Movie Web Monday: Each week, I'll look at a specific actor's roles across three good movies. The third movie will in turn tie into the first movie of the next week's actor, whose third movie will continue the pattern. I will go through actors and movies at this rate, with the following limitations in mind: every movie(or television show) invoked will be one I either own, or wish to own; no movie or actor will be invoked twice. So sit back and enjoy as you fall into the nerdery's movie web. (Oh, and I'll try to keep spoilers to a minimum, telling you just enough to know if you'll enjoy the movie)
Peter Stormare: That Not-Russian Guy
Peter Stormare is one of the more recognizable character actors out of Europe. A Swede by birth, Stormare is known for playing different ethnicities other than his own Scandinavian heritage. He's got a long list of films, including some big blockbusters by Michael Bay and Steven Spielberg--see below. And, thanks to an accounting error in your favor, this week's Movie Web installment will have four entries. Enjoy.
Movie: Jurassic Park: The Lost World (Own it) Light Spoilers
Last week I used Peter Postlethwaite as an atypical antagonist for a Michael Crichton story. This week, Peter Stormare features as a completely typical Crichton antagonist--he bites it hard in a stupid, cruel, and senseless way. This time playing the incredibly German-named Dieter Stark, Stormare is mostly a background fixture in this movie, even more so than the others in today's list. This dino-poacher gets a memorable introduction scene, in which he examines a chicken-sized thunder lizard. The hunters' zoologist explains that the little scavenger hasn't had enough contact with humans to be scared, to which Dieter produces a small cattle prod and tazes the upstart dinosaur, remarking:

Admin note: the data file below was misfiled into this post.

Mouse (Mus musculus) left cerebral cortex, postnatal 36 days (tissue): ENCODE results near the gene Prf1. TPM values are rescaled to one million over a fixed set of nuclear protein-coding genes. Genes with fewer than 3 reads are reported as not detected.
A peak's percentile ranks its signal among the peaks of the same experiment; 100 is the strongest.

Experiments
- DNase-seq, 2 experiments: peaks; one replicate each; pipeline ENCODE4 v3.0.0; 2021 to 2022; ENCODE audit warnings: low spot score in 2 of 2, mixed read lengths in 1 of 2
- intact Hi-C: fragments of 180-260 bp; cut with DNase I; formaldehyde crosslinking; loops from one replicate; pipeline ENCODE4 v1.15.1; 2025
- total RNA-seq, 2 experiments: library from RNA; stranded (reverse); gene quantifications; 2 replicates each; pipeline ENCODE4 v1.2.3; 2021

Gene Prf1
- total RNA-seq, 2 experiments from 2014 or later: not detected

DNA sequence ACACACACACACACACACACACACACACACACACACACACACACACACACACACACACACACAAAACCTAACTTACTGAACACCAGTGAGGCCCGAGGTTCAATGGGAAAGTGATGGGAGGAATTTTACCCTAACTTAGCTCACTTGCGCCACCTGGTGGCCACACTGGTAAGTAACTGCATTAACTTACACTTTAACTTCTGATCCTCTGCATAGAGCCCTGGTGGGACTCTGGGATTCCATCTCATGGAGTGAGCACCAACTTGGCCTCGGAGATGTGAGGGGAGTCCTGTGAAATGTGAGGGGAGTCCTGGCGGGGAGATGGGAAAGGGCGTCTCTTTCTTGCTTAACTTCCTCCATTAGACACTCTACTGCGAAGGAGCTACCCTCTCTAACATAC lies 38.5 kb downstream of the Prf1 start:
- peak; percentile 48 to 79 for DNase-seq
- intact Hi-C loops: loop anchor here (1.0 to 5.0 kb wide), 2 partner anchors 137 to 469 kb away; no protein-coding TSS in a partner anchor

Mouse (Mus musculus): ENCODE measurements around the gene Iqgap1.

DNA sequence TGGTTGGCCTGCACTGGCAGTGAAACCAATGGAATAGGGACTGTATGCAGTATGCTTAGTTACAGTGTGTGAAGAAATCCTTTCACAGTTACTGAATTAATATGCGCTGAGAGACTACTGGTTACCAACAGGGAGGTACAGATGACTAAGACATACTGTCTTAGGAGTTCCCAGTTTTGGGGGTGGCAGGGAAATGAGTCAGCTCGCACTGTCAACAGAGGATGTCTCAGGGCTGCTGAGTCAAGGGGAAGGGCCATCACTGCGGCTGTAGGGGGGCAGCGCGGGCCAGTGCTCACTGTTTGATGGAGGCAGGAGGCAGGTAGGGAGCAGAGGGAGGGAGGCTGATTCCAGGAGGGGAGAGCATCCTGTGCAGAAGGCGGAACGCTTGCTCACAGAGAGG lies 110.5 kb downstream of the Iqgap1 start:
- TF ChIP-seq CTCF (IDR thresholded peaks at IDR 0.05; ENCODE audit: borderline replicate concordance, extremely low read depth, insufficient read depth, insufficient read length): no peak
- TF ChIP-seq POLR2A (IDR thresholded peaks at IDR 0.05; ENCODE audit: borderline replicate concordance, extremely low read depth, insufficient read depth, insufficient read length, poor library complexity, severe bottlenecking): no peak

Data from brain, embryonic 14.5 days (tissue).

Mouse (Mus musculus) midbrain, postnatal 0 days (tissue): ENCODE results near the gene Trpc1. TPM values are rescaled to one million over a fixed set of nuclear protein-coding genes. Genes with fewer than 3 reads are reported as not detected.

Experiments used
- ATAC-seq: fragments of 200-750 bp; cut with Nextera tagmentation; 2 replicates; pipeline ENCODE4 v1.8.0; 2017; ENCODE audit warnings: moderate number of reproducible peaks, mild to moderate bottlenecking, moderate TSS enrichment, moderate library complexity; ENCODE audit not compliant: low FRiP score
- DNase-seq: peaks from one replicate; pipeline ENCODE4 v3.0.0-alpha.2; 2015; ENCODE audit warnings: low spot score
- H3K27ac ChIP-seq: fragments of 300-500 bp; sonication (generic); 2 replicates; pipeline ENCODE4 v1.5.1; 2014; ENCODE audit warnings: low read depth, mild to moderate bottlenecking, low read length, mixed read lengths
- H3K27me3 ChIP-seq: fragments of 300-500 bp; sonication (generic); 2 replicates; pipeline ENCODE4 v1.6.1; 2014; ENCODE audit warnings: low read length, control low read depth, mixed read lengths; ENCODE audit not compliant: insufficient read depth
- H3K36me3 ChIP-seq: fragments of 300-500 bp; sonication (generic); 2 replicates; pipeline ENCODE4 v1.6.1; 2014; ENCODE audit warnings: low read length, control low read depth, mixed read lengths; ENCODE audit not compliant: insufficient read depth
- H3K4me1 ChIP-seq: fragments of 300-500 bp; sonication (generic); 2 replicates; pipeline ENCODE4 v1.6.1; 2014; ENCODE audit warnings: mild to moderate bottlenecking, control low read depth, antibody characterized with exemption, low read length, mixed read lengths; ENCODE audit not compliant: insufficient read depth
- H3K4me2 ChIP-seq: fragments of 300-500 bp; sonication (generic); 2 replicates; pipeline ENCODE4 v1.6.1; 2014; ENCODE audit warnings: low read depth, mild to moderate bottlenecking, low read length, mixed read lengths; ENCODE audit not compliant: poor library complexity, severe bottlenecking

It's a goofy little scene that is just plain wrong, and since Crichton's books tend to be anal about the details, I'll blame this on the movie makers: for the most part, animals don't learn to fear man; they learn not to fear man. For instance, coyote attacks are much more worrisome in suburban areas, where the animals become inured to man's presence enough that they learn to attack us large mammals rather than flee in ignorant fear. Rural coyotes, on the other hand, are known to give people a wide berth as they uncertainly probe the larger predator's behavior. Country rats compared to city rats are another good example, as the boldness of the latter is well-known. This makes the whole shtick of Dieter's introduction and his wretched demise sort of a poorly thought-out, zoologically atypical excuse to inflict a painfully drawn-out potty-break-cum-death that doesn't work on a rational level. Stormare, however, sells the agony and the panic of the character's final moments quite well.